Saturday, May 17, 2008

Manifestly Insufficient

Albert Mohler won't sign it. I have to agree with him. The Evangelical Manifesto has much to applaud, some points to disagree with, and raises perhaps as many questions by what it doesn't say as it does by what it says. Curiously, it seems more comfortable with unequivocal propositional statements about culture than about theology or doctrine, and thus has very little of the latter. This alone causes its attempt to define an evangelical to fall short. The document, which doesn't fill 20 pages (and I'm not criticizing the length) comes with a shorter summary and a longer study guide. The study guide makes a little more obvious the agenda behind the document.

Why does a paper this short even need a study guide? Is it because in the study guide we see that an evangelical is not really being defined by this effort, but instead we see an attempt to coax a redefinition of the term?

For example, in the study guide, Session 1 (six sessions are prescribed), Part 1, question #5 it asserts that while Jesus was Bible-believing,"it was nowhere near the heart of the good news he announced." Wrong. We could spend six sessions covering how many ways that statement is filled with error and still not cover them all. And if that declaration represents the way in which An Evangelical Manifesto wants to redefine evangelicalism, then it misses manifestly.

In the Reformation of Our Behavior section of the study guide, Session 4, Part 2, Discussion question #5, the centrality of the cross is compared with concern about the creation. The reader is asked whether there is "... equally rich teaching...(in concern about) creativity and the arts, or about a proper care and our fellow creatures on the earth?"As my wife often asks, "Are You Serious"? Are they really comparing the cross to the arts? As for the environment, while we should be good stewards of it, concern about one's carbon footprint in no way compares to the importance of the gospel message of the cross. Here, the study guide suffers a huge miss in the attempt to define an evangelical.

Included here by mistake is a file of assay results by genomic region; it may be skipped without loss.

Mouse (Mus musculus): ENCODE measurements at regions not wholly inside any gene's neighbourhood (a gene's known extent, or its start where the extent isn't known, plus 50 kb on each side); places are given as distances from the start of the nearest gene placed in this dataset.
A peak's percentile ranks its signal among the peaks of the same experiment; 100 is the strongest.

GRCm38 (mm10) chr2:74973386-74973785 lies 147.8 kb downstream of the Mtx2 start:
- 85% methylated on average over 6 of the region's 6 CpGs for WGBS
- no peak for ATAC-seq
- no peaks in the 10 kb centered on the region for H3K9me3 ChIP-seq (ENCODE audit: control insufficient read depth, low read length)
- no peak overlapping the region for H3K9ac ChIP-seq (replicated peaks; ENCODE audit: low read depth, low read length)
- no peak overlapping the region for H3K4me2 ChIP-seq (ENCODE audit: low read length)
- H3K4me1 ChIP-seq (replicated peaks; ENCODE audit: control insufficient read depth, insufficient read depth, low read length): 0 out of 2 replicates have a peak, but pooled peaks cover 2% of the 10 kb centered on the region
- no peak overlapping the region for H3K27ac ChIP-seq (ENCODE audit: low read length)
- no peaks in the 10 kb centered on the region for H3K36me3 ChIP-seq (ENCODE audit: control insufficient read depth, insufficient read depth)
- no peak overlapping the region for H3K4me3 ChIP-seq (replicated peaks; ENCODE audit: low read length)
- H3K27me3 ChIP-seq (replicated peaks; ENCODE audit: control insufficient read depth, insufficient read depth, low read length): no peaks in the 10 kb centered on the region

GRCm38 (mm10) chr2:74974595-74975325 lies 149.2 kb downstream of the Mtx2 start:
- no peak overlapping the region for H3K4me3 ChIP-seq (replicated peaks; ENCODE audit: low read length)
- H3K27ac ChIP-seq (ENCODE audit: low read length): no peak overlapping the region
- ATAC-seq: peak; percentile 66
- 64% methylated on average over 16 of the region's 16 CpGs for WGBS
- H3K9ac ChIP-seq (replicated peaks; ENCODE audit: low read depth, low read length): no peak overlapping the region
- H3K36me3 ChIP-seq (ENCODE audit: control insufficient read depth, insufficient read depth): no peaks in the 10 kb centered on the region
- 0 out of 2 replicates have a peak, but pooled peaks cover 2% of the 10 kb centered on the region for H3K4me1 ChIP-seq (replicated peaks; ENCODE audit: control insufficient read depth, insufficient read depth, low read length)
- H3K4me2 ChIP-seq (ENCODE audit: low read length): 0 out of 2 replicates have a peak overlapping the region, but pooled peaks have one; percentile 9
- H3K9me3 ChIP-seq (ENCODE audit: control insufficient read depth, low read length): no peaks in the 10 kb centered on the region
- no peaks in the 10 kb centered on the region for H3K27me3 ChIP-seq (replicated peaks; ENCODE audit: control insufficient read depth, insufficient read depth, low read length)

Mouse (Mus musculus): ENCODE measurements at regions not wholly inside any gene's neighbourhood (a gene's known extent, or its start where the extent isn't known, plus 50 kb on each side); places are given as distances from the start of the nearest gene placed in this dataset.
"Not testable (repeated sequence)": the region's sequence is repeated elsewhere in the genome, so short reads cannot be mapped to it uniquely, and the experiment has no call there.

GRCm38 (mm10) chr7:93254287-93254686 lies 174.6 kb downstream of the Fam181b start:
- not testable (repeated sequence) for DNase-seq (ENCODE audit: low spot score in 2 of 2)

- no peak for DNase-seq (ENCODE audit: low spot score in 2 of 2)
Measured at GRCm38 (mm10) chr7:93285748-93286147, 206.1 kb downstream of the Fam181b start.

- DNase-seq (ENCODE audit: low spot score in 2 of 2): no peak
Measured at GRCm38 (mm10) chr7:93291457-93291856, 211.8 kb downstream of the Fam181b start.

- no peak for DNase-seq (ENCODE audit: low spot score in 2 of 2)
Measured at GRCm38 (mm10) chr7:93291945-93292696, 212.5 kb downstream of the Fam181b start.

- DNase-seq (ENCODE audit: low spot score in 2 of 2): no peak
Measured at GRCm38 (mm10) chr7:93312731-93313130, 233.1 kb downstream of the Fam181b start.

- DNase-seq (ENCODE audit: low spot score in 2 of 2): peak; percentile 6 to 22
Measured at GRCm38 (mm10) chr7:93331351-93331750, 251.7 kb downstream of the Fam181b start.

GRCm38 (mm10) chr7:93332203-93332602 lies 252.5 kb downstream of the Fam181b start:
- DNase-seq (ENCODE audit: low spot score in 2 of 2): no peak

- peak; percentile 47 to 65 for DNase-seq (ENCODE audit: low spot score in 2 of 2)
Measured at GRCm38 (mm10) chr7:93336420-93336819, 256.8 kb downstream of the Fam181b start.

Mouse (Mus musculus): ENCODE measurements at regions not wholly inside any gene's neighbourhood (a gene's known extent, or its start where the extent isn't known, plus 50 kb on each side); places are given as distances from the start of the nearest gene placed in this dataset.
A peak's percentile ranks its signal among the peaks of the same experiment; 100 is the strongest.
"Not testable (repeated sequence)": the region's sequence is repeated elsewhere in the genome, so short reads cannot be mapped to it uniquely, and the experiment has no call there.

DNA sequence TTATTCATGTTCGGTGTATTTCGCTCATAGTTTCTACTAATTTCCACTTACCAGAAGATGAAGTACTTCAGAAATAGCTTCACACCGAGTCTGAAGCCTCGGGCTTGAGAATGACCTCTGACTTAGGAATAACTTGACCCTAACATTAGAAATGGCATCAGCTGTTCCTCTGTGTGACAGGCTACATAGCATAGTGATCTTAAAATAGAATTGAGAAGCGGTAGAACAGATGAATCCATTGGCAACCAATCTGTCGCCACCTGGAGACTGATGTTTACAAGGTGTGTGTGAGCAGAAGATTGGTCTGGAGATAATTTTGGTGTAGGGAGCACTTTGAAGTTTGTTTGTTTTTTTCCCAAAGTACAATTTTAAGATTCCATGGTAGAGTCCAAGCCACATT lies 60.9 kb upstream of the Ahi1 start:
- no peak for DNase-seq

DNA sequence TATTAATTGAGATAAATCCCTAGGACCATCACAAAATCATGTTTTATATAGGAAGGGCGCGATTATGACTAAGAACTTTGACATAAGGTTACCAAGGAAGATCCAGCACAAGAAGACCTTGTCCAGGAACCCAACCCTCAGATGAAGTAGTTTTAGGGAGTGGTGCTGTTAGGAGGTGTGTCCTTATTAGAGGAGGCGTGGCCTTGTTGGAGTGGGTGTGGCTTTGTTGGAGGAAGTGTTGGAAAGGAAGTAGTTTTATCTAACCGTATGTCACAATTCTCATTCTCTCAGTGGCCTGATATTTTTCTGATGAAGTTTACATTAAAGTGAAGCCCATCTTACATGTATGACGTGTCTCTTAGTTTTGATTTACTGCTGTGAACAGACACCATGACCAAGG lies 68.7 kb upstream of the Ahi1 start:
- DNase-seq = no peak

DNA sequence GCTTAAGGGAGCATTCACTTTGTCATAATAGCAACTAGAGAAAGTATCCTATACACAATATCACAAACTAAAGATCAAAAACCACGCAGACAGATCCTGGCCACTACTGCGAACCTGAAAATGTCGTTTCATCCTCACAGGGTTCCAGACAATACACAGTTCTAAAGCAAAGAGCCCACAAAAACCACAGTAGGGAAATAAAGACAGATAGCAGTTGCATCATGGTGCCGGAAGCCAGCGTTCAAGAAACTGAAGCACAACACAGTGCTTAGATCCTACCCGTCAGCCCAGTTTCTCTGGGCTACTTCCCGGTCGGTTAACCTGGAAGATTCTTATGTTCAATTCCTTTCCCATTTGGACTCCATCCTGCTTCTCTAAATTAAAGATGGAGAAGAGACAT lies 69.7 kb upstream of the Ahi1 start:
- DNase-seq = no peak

On the one hand, the study guide incorrectly asserts that the veracity of Scripture is not central to the gospel message, on the other, it erroneously equates stewardship of the arts and the environment with the centrality of the cross in the gospel message.

There has been quite a bit written already about the manifesto itself, and as more folks read the sub-manifesto in the study guide I think there is going to be even more blogging from various sources about its content.